Fan violence at European soccer matches, with its toll of hundreds dead and thousands injured or arrested in the past decade, has for years worried European authorities. Governments across the continent have resorted to increasingly repressive measures to prevent soccer "hooliganism," as the European press refers to it, including maintaining and sharing hooligan databases, imposing travel bans on known troublemakers, deploying riot police in massive numbers, and employing ubiquitous video surveillance of stadiums and their surroundings.
The Dutch hosts for last weekend's Euro 2000 soccer tournament tried a new tack. In contrast to their tight restrictions on alcohol sales, Dutch authorities placed no limitations on the country's famous coffee shops, where high-potency marijuana is openly sold and consumed. In fact, authorities in Amsterdam granted special permits to some coffee shops, allowing them to stay open past their usual 1:00am closing times, the Guardian (England) reported last week.
The unusual move came at the initiative of Amsterdam coffee shop owners, who feared that, like hundreds of bars in the city, they would be forced to close their doors because of the threat of fan violence. Representatives of the coffee shops opened a dialogue with local and national officials. In negotiations with the Dutch government, marijuana sellers and growers argued that keeping the shops open and encouraging fans to visit them would increase the prospects for a peaceful tournament.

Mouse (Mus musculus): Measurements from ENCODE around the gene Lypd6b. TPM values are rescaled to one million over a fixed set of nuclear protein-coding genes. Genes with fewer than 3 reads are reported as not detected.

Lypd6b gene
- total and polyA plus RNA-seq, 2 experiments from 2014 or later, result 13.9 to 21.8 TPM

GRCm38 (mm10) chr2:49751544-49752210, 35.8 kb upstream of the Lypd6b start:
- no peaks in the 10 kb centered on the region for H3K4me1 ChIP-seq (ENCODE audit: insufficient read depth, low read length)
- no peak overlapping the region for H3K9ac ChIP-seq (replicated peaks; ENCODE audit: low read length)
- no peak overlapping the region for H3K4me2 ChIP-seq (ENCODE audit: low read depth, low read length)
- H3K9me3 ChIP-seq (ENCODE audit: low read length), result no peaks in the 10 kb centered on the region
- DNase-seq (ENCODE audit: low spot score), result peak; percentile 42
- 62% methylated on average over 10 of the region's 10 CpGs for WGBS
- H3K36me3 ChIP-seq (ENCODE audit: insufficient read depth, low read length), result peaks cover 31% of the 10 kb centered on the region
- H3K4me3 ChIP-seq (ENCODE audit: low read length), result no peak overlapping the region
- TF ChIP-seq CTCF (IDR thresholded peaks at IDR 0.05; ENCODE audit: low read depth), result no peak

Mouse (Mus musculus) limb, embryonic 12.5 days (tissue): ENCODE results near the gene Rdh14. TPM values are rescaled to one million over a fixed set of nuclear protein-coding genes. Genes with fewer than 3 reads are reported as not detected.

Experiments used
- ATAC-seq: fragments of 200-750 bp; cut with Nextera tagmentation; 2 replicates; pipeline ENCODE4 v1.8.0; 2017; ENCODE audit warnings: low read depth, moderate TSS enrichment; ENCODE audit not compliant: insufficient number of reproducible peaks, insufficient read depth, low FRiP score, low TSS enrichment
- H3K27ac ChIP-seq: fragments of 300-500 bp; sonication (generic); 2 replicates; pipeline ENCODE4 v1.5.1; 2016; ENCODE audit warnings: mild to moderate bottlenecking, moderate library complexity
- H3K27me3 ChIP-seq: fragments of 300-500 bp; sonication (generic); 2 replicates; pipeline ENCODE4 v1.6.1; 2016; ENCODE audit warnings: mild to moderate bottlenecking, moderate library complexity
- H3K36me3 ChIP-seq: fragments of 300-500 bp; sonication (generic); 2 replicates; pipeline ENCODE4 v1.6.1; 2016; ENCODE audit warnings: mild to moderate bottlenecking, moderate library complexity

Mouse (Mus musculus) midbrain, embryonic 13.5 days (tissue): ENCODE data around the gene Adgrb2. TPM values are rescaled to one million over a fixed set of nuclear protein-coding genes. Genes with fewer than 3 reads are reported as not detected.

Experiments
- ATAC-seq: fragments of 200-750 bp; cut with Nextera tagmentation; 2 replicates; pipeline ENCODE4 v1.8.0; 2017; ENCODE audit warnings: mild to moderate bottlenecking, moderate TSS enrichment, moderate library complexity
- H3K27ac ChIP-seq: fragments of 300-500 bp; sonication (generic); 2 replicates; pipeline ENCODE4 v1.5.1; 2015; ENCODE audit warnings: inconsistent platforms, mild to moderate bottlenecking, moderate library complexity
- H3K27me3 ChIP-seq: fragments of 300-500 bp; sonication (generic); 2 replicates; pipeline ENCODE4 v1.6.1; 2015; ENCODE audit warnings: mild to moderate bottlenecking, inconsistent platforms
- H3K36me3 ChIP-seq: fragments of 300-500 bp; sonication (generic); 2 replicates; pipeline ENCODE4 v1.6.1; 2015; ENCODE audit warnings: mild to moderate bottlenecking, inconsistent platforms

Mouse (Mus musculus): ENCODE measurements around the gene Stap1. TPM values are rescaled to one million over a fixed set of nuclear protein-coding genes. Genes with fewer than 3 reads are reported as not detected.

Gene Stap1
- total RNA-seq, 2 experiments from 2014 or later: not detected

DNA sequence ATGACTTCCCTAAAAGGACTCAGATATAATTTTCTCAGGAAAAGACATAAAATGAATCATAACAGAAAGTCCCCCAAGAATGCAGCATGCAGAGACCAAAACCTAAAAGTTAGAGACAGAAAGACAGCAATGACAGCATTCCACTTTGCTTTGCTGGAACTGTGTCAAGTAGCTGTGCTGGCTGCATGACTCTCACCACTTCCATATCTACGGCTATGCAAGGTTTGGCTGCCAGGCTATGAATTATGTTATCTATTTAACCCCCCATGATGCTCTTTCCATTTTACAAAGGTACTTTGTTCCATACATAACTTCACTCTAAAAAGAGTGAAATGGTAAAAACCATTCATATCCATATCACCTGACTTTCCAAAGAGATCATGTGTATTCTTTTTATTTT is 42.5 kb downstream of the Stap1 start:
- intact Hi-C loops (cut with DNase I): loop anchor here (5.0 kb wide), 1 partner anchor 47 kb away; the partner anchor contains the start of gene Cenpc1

Dutch authorities eventually agreed. "Fortunately, we have made them see sense," Roland Dam, founder of the Cannabis College, an Amsterdam marijuana information center, told the Guardian. "There is always less trouble when cannabis is involved. Have you ever heard of anyone smoking a joint and then starting a riot? Keeping the coffee shops open is good news for the city and the tournament as a whole," he added.
The relaxed attitude was not limited to cosmopolitan Amsterdam. In Eindhoven, where England played Portugal on June 12, the mayor gave the go-ahead for the town's 10 coffee shops to stay open. A city spokesman told the London Daily Telegraph, "We are not worried about the use of cannabis. We hope people who come to the city and are curious about its effects will take it in an informed way."
That attitude stands in marked contrast to the town's restriction's on alcohol during the tournament. Eindhoven authorities insisted on serving only watered-down beer in plastic cups to the dreaded English.
Post-match reports from Eindhoven, where the worrisome British fans saw their team lose to Portugal 3-2, paint the strategy as a success. Ticketless fans in Eindhoven's coffeeshops reacted with "mild disappointment and gentle applause," according to the Eindhoven police. "The cannabis may have helped relax them," a police spokesman told the BBC. Arrest figures in Eindhoven tend to support that claim. Only five arrests were made, all prior to the match, and three of them for ticket scalping.
With the cannabis-friendly approach to Euro 2000 now deemed a success by the Dutch, marijuana supporters elsewhere are bound to use it as ammunition in their struggles. The BBC has already reported that British pro-cannabis activists are seizing upon Dutch experience to suggest that British authorities should take a similar approach to the drug.